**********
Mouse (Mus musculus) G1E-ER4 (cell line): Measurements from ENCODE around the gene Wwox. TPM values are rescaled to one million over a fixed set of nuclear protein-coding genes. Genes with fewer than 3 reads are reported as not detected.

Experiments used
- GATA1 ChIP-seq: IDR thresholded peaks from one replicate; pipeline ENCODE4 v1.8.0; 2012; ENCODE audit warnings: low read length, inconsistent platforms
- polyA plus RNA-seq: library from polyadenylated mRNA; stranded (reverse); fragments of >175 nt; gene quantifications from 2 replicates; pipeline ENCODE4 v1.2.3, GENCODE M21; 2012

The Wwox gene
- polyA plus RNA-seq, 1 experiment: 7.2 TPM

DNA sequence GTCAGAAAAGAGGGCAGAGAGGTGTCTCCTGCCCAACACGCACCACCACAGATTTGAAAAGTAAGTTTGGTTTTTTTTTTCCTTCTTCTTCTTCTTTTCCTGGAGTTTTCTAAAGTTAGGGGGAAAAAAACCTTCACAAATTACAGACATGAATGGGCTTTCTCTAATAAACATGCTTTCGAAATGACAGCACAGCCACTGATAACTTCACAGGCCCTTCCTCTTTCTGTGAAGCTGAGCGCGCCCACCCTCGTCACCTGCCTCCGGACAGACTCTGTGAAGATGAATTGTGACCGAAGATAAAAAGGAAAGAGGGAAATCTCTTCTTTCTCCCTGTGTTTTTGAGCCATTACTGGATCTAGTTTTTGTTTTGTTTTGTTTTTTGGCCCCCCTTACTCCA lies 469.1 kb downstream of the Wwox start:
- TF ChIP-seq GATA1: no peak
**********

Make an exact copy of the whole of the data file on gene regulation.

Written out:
Mouse (Mus musculus) G1E-ER4 (cell line): Measurements from ENCODE around the gene Wwox. TPM values are rescaled to one million over a fixed set of nuclear protein-coding genes. Genes with fewer than 3 reads are reported as not detected.

Experiments used
- GATA1 ChIP-seq: IDR thresholded peaks from one replicate; pipeline ENCODE4 v1.8.0; 2012; ENCODE audit warnings: low read length, inconsistent platforms
- polyA plus RNA-seq: library from polyadenylated mRNA; stranded (reverse); fragments of >175 nt; gene quantifications from 2 replicates; pipeline ENCODE4 v1.2.3, GENCODE M21; 2012

The Wwox gene
- polyA plus RNA-seq, 1 experiment: 7.2 TPM

DNA sequence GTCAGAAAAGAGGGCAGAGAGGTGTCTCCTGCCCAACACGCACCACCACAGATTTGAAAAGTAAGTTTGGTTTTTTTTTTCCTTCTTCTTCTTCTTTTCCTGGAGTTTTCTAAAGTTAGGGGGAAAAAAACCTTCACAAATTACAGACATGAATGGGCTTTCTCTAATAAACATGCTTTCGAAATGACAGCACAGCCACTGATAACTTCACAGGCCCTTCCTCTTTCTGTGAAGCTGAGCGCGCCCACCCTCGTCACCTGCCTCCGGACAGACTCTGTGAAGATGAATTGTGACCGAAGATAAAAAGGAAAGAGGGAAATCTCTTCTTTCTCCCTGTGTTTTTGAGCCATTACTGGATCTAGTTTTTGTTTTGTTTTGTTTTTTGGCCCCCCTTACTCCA lies 469.1 kb downstream of the Wwox start:
- TF ChIP-seq GATA1: no peak